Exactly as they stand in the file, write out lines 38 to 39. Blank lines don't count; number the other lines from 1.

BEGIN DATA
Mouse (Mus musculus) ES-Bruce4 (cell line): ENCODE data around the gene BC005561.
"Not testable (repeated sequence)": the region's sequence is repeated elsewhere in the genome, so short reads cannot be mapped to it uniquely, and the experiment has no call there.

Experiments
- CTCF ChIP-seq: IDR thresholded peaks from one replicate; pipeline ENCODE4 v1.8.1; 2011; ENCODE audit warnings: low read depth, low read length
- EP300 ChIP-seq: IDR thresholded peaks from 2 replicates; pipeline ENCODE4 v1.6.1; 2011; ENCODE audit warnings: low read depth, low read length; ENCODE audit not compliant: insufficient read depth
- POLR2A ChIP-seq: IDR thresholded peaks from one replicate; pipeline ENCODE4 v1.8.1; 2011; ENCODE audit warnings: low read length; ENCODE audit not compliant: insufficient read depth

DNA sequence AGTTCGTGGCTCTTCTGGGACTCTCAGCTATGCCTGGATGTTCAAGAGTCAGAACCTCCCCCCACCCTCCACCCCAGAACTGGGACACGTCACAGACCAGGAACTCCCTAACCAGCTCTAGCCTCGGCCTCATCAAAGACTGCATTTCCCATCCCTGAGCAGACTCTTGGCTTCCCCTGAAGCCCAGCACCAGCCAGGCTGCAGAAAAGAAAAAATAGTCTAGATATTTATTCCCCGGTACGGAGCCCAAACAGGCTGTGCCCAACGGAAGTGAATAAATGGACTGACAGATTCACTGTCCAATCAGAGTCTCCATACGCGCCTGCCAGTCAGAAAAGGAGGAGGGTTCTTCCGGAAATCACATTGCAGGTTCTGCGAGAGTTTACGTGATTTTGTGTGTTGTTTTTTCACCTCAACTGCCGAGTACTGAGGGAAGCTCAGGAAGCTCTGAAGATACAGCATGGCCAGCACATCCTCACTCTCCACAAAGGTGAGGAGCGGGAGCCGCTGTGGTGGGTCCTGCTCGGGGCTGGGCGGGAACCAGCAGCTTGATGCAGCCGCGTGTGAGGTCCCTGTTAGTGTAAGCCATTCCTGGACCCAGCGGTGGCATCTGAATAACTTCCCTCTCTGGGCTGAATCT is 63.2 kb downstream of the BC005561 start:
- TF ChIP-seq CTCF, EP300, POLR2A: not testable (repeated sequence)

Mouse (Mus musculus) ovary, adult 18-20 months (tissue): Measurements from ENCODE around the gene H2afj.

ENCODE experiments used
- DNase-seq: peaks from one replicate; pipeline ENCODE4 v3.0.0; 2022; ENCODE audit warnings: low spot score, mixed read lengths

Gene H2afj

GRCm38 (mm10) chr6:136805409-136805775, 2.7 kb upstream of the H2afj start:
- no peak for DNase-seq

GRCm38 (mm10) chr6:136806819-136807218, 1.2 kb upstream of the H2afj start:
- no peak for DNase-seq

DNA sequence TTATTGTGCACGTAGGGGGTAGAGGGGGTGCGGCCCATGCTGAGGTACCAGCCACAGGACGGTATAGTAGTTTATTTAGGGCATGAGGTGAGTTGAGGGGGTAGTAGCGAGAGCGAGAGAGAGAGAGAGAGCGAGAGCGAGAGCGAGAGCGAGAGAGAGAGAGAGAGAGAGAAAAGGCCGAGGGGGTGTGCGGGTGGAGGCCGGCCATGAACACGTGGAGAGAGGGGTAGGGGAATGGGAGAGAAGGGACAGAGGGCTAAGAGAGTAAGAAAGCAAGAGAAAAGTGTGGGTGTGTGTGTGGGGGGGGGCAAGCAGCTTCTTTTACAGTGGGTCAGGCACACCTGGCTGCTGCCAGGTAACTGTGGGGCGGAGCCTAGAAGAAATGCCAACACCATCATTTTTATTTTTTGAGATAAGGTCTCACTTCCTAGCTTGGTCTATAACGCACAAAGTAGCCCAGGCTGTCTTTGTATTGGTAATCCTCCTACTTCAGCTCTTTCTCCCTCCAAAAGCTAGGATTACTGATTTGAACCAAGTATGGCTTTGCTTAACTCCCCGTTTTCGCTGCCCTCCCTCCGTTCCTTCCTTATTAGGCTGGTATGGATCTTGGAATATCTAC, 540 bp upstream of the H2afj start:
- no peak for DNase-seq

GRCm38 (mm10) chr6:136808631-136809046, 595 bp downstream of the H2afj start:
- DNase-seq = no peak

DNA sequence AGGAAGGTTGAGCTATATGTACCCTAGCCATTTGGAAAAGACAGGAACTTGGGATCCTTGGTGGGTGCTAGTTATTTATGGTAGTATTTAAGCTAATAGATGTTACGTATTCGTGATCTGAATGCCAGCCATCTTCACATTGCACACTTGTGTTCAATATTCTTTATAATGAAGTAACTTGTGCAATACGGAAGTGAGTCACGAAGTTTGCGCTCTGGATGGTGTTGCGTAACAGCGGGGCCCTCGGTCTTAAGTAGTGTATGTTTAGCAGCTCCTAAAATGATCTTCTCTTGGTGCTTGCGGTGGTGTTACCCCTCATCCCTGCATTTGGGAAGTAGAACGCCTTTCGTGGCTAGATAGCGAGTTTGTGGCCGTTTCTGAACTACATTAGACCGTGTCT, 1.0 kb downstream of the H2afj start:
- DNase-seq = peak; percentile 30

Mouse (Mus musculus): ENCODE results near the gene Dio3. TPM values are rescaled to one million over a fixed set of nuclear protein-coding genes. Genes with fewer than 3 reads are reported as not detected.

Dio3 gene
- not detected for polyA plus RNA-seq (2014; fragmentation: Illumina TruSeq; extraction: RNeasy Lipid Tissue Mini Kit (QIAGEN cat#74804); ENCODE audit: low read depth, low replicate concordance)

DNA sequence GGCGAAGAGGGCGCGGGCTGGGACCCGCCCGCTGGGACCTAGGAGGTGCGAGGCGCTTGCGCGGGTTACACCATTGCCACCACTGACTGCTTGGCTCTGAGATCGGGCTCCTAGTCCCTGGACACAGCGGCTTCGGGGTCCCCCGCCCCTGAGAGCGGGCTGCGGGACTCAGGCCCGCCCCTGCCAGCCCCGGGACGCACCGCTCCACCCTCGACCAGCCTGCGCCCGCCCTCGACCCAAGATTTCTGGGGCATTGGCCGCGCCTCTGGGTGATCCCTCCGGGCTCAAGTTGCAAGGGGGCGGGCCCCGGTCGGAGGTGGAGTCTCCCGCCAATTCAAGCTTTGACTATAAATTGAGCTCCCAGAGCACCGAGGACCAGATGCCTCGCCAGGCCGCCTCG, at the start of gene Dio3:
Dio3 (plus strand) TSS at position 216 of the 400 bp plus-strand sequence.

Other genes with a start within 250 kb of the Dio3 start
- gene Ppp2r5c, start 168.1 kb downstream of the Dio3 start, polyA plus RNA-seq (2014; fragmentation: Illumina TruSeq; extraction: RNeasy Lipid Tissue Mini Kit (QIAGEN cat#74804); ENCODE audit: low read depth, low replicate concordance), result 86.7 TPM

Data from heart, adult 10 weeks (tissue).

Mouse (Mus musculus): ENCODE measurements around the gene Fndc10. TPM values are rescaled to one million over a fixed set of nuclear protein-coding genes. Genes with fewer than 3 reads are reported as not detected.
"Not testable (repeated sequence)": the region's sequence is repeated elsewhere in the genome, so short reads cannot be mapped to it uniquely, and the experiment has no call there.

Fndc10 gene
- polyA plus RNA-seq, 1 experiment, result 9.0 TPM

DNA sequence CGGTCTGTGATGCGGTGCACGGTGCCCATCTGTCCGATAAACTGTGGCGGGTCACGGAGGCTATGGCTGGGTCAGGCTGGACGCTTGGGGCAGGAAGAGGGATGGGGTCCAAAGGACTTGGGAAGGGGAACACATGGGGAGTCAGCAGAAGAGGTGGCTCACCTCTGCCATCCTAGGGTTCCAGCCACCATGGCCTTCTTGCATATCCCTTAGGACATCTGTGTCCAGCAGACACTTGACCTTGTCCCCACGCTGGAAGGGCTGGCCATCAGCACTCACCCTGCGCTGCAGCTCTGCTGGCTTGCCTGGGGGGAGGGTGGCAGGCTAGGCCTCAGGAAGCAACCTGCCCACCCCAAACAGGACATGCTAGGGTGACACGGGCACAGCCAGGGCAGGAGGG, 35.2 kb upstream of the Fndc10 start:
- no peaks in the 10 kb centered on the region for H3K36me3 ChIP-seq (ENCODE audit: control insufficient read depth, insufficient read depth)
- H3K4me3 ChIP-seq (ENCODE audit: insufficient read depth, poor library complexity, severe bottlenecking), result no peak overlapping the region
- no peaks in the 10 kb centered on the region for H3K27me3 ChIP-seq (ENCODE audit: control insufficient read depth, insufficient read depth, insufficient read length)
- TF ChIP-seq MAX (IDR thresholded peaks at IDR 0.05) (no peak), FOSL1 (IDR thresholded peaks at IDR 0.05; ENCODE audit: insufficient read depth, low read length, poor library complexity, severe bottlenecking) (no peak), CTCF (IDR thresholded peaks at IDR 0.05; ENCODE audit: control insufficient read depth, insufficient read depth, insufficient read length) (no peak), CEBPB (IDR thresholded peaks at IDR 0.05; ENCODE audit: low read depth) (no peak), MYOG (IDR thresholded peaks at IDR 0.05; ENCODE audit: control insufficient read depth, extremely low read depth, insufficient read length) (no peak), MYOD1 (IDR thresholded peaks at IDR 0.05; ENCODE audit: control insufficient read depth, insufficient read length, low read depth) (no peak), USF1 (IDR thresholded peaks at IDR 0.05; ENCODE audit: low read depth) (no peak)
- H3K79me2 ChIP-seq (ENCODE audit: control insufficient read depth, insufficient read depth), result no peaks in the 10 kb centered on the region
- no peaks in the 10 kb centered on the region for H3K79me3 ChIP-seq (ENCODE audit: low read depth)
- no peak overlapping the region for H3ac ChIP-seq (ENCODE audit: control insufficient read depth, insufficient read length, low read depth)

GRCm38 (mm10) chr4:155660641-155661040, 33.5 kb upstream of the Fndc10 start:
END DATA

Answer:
- no peaks in the 10 kb centered on the region for H3K27me3 ChIP-seq (ENCODE audit: control insufficient read depth, insufficient read depth, insufficient read length)
- TF ChIP-seq MAX (IDR thresholded peaks at IDR 0.05) (no peak), FOSL1 (IDR thresholded peaks at IDR 0.05; ENCODE audit: insufficient read depth, low read length, poor library complexity, severe bottlenecking) (no peak), CTCF (IDR thresholded peaks at IDR 0.05; ENCODE audit: control insufficient read depth, insufficient read depth, insufficient read length) (no peak), CEBPB (IDR thresholded peaks at IDR 0.05; ENCODE audit: low read depth) (no peak), MYOG (IDR thresholded peaks at IDR 0.05; ENCODE audit: control insufficient read depth, extremely low read depth, insufficient read length) (no peak), MYOD1 (IDR thresholded peaks at IDR 0.05; ENCODE audit: control insufficient read depth, insufficient read length, low read depth) (no peak), USF1 (IDR thresholded peaks at IDR 0.05; ENCODE audit: low read depth) (no peak)